Moreover, increasing the level of fragmentation entails a transition in the cockroaches’ spatial distribution from an aggregation under one shelter to an equal distribution among them. Faced with two shelters, each with a capacity greater than the size of the population, cockroaches collectively select a single shelter. When six or ten shelters are available, there is a homogeneous distribution, i.e., the sheltered population is equally distributed among the shelters, and a lower total sheltered population is observed.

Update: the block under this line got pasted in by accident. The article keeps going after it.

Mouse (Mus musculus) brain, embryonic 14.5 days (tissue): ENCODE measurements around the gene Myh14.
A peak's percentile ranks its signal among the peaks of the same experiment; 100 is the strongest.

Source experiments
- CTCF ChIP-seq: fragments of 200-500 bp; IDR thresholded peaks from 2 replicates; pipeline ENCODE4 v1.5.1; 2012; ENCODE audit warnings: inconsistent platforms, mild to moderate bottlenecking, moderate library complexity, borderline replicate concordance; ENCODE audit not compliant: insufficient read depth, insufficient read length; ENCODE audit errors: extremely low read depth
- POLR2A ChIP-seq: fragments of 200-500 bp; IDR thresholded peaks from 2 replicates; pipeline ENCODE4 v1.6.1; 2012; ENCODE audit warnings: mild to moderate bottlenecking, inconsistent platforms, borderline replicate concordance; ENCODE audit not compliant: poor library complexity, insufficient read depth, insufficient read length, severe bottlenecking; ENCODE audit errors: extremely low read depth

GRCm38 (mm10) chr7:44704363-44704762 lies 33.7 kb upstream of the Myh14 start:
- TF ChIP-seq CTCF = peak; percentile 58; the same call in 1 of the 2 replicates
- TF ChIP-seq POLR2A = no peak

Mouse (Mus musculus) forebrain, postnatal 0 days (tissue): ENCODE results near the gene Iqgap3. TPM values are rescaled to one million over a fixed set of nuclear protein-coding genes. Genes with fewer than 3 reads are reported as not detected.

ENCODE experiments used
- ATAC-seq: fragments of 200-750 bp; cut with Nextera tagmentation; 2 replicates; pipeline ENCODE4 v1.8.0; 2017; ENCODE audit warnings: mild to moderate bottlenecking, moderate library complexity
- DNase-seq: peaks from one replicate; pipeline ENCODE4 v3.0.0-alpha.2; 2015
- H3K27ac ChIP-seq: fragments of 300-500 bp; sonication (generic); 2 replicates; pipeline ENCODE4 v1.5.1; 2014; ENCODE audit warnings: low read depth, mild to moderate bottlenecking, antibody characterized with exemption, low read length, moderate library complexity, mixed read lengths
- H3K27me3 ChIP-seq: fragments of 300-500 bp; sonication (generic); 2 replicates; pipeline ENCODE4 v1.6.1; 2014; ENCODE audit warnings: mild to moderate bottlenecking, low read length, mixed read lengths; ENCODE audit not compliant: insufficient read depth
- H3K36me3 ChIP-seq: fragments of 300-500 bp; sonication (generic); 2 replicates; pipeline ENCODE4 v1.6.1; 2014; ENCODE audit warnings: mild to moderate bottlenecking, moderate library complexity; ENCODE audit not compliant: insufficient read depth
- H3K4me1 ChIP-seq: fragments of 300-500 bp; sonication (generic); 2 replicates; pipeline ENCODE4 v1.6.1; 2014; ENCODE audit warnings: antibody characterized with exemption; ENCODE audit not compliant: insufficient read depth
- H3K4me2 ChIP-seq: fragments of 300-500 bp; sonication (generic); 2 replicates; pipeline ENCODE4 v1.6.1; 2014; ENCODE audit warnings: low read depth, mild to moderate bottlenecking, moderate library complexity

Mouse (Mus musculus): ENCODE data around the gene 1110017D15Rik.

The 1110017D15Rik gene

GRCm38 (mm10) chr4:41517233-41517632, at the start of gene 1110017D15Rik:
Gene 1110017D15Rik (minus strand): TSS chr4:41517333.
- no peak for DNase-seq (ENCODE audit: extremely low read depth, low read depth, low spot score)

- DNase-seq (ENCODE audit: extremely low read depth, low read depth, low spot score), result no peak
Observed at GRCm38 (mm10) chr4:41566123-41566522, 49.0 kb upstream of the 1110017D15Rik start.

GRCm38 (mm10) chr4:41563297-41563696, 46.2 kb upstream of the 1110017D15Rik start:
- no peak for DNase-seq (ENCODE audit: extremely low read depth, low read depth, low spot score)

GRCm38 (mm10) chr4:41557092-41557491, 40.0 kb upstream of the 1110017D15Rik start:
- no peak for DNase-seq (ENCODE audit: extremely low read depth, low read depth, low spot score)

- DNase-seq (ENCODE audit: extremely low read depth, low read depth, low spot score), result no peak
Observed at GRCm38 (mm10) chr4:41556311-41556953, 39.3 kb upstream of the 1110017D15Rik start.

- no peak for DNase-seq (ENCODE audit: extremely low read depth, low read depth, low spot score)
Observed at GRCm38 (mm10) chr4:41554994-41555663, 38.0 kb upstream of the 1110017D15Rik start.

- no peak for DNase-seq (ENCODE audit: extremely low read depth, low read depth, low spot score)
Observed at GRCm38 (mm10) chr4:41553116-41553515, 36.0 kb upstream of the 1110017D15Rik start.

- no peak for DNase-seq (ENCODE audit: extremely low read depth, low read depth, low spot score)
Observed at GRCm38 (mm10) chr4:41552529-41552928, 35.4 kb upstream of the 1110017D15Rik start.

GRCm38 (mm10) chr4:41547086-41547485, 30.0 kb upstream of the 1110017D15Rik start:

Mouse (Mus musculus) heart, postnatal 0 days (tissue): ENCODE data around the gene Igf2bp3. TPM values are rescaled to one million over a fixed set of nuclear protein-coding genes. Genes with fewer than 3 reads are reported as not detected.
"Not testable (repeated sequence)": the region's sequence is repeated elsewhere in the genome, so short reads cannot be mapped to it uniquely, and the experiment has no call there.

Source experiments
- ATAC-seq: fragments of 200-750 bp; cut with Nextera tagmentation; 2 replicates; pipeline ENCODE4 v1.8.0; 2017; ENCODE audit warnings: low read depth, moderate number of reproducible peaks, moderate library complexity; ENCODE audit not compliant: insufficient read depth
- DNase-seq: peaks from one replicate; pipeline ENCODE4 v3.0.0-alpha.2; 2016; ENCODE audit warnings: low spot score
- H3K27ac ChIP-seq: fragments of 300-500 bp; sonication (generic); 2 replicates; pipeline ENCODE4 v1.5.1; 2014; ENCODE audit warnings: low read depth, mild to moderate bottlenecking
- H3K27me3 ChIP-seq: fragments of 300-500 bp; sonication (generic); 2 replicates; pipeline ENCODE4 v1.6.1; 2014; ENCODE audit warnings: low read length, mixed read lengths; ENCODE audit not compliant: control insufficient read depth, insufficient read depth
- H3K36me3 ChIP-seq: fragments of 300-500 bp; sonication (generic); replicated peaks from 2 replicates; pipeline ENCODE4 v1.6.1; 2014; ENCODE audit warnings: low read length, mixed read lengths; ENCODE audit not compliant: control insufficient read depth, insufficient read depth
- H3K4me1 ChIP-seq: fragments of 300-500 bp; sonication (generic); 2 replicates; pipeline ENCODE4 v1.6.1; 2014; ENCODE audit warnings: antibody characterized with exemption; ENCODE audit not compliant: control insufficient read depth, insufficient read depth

The experimental and theoretical results of our model converge, showing that the different observed patterns, aggregation or dispersion, can be explained by the same behavioral mechanisms. Aggregation and dispersion are macroscopic expressions of the same rules at the individual level (the same model and parameter values). Irrespective of the level of fragmentation, the probability of being in a shelter results from the combination of individual probabilities to enter and leave the shelter. Consequently, the higher the ratio of the probability of entry/exit is, the greater is the probability of presence. Under our conditions and without taking into account any social influence, cockroach will be more present in large shelters (in our experiments, low fragmentation) than in small ones. Conversely, the individual probability of entering a shelter (μ) remains the same, regardless of its surface area (Terramorsi, personal communication).